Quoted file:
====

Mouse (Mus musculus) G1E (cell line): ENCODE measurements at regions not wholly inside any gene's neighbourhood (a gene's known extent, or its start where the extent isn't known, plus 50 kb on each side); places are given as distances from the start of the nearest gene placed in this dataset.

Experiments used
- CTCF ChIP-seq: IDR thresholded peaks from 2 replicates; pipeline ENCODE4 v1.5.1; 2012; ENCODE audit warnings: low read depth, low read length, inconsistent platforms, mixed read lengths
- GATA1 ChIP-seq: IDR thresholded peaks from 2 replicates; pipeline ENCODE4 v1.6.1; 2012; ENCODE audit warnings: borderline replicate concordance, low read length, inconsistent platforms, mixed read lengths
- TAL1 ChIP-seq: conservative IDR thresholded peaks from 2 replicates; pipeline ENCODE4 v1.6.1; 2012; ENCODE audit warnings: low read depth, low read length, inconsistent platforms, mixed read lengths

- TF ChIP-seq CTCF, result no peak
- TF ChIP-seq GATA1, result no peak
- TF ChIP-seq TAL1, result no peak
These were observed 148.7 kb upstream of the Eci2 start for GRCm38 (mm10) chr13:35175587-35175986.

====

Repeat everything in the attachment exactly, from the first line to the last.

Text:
Mouse (Mus musculus) G1E (cell line): ENCODE measurements at regions not wholly inside any gene's neighbourhood (a gene's known extent, or its start where the extent isn't known, plus 50 kb on each side); places are given as distances from the start of the nearest gene placed in this dataset.

Experiments used
- CTCF ChIP-seq: IDR thresholded peaks from 2 replicates; pipeline ENCODE4 v1.5.1; 2012; ENCODE audit warnings: low read depth, low read length, inconsistent platforms, mixed read lengths
- GATA1 ChIP-seq: IDR thresholded peaks from 2 replicates; pipeline ENCODE4 v1.6.1; 2012; ENCODE audit warnings: borderline replicate concordance, low read length, inconsistent platforms, mixed read lengths
- TAL1 ChIP-seq: conservative IDR thresholded peaks from 2 replicates; pipeline ENCODE4 v1.6.1; 2012; ENCODE audit warnings: low read depth, low read length, inconsistent platforms, mixed read lengths

- TF ChIP-seq CTCF, result no peak
- TF ChIP-seq GATA1, result no peak
- TF ChIP-seq TAL1, result no peak
These were observed 148.7 kb upstream of the Eci2 start for GRCm38 (mm10) chr13:35175587-35175986.